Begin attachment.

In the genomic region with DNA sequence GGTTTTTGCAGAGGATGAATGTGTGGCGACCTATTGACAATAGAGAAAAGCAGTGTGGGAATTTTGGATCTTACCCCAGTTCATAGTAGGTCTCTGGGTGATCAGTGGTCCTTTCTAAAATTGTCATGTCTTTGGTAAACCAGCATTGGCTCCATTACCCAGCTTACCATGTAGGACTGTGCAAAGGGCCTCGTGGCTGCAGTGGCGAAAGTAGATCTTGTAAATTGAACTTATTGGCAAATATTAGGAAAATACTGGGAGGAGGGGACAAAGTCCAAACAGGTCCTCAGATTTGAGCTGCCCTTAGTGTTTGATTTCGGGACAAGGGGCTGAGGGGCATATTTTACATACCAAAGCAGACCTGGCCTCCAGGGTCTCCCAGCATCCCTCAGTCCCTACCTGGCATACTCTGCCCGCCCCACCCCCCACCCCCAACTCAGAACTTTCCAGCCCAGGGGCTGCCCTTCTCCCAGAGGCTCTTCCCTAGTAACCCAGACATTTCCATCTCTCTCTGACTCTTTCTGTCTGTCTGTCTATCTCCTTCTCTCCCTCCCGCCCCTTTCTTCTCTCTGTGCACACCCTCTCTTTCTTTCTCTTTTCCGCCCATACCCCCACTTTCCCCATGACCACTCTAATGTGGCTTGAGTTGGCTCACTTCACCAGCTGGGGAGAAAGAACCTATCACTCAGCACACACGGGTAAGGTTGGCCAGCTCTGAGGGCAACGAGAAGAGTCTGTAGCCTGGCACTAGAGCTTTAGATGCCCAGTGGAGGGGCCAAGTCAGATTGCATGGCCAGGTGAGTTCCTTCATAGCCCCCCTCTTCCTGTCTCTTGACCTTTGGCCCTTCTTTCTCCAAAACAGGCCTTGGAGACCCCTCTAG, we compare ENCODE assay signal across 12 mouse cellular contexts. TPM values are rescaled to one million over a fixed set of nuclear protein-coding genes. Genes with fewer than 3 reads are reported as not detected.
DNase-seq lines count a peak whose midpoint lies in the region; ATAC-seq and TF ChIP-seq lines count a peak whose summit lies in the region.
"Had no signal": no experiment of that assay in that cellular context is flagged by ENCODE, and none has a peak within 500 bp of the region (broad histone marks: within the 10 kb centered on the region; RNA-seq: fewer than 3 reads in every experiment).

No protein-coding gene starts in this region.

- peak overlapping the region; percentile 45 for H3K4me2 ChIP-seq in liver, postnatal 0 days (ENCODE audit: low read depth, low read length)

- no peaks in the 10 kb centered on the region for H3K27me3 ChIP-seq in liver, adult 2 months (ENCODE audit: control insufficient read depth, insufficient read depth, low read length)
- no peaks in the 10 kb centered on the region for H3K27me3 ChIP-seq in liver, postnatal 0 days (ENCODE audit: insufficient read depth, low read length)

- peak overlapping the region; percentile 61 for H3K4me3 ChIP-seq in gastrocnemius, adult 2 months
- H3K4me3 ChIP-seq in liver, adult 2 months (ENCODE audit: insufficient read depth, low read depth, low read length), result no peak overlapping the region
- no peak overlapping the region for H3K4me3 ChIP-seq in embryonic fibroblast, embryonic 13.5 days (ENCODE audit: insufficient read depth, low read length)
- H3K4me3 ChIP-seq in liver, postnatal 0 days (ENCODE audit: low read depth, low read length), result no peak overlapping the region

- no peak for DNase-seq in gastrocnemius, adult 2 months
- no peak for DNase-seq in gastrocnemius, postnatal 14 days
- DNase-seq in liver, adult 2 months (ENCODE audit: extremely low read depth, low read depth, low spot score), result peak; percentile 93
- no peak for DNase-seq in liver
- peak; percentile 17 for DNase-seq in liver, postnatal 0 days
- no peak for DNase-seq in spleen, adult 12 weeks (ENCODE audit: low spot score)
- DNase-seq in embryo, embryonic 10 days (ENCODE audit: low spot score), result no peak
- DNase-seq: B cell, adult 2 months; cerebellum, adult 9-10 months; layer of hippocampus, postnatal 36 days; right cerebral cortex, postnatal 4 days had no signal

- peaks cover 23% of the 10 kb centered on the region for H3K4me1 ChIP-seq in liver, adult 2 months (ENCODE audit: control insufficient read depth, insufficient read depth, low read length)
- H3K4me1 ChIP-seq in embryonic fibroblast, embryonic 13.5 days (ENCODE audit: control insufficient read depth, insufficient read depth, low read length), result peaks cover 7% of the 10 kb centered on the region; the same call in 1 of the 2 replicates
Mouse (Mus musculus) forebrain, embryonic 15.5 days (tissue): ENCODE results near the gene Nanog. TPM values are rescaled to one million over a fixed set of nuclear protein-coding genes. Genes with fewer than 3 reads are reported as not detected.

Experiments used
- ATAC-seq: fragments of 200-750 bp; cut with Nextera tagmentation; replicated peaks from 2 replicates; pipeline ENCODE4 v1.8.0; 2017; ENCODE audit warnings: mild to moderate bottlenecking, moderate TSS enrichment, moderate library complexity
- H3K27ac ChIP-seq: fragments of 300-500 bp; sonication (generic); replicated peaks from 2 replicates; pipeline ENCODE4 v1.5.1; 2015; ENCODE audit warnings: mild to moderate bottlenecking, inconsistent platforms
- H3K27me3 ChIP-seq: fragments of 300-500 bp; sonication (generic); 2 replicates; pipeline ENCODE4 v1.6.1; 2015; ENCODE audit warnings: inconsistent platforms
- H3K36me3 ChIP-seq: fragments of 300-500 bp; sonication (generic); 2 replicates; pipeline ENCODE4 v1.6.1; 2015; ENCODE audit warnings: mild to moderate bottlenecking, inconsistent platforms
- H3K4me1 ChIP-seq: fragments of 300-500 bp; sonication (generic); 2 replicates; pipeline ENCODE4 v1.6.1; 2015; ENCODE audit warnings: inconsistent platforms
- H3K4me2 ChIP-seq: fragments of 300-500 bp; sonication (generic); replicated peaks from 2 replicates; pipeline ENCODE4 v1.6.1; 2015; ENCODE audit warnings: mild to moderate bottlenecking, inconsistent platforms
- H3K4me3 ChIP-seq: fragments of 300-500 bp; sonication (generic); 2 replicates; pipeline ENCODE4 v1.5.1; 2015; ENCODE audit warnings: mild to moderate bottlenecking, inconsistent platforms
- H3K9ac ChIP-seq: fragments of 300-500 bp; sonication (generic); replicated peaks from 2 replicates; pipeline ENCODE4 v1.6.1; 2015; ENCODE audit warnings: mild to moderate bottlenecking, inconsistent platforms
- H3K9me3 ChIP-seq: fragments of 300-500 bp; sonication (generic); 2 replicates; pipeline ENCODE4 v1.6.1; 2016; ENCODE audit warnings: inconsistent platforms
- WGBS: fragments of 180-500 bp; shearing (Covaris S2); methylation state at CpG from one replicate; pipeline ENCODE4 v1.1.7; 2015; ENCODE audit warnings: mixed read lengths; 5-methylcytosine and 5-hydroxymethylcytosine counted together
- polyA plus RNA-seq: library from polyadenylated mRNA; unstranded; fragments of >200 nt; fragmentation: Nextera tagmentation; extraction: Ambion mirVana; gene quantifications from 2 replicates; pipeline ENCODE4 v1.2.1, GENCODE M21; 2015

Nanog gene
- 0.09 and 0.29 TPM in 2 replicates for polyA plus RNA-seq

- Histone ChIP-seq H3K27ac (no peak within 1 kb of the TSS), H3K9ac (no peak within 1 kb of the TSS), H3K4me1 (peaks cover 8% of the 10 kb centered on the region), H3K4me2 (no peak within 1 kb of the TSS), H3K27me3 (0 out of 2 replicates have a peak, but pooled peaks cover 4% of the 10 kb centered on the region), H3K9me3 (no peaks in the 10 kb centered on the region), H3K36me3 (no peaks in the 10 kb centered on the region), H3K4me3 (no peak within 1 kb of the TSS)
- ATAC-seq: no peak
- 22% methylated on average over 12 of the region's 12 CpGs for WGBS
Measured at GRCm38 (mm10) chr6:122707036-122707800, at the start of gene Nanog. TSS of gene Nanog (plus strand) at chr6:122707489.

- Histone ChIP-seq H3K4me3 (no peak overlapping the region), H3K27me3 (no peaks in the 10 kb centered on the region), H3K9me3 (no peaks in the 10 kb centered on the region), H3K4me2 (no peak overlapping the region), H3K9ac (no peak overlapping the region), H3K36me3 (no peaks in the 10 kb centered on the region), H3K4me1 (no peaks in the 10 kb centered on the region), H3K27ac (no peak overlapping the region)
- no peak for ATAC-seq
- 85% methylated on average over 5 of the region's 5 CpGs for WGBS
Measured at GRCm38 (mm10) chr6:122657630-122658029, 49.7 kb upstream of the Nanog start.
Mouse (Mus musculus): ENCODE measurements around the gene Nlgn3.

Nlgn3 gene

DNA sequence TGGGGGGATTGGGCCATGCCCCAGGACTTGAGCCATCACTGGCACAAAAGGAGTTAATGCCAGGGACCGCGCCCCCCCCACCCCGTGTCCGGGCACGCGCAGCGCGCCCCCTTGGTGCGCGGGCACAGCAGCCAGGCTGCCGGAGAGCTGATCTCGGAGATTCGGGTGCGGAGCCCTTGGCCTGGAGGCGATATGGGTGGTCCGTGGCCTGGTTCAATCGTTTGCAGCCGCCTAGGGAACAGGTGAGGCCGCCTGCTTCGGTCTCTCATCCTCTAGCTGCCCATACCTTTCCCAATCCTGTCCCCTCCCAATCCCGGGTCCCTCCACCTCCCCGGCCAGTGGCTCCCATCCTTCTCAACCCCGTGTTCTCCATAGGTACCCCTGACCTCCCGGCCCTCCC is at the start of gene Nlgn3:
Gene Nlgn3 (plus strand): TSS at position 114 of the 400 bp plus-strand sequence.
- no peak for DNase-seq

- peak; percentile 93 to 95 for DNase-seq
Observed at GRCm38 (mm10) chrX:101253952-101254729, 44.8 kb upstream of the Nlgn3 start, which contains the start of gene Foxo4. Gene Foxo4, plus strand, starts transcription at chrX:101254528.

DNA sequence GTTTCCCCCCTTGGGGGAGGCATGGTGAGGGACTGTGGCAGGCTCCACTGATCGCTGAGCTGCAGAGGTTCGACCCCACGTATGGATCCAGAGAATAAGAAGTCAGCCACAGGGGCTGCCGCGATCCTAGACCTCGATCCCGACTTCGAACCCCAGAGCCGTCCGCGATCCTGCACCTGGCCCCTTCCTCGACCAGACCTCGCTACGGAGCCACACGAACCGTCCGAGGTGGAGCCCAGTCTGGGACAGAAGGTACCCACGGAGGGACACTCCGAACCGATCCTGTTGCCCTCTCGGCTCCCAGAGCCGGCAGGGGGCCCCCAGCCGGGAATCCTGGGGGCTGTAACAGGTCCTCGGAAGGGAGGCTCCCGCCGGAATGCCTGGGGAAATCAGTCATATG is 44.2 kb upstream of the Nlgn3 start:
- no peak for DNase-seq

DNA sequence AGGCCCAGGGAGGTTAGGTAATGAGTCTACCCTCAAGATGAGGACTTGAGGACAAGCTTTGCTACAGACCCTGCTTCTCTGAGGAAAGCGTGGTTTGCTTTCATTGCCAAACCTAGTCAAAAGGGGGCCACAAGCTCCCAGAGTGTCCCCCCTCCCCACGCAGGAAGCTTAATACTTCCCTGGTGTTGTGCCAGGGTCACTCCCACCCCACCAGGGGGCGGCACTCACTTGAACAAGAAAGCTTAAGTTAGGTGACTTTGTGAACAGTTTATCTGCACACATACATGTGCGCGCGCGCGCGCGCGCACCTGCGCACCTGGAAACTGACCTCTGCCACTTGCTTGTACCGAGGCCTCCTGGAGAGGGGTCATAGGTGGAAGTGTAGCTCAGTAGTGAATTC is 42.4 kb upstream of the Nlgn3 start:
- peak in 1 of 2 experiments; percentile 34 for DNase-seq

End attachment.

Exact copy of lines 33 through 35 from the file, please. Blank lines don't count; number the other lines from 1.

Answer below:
- WGBS: fragments of 180-500 bp; shearing (Covaris S2); methylation state at CpG from one replicate; pipeline ENCODE4 v1.1.7; 2015; ENCODE audit warnings: mixed read lengths; 5-methylcytosine and 5-hydroxymethylcytosine counted together
- polyA plus RNA-seq: library from polyadenylated mRNA; unstranded; fragments of >200 nt; fragmentation: Nextera tagmentation; extraction: Ambion mirVana; gene quantifications from 2 replicates; pipeline ENCODE4 v1.2.1, GENCODE M21; 2015

Nanog gene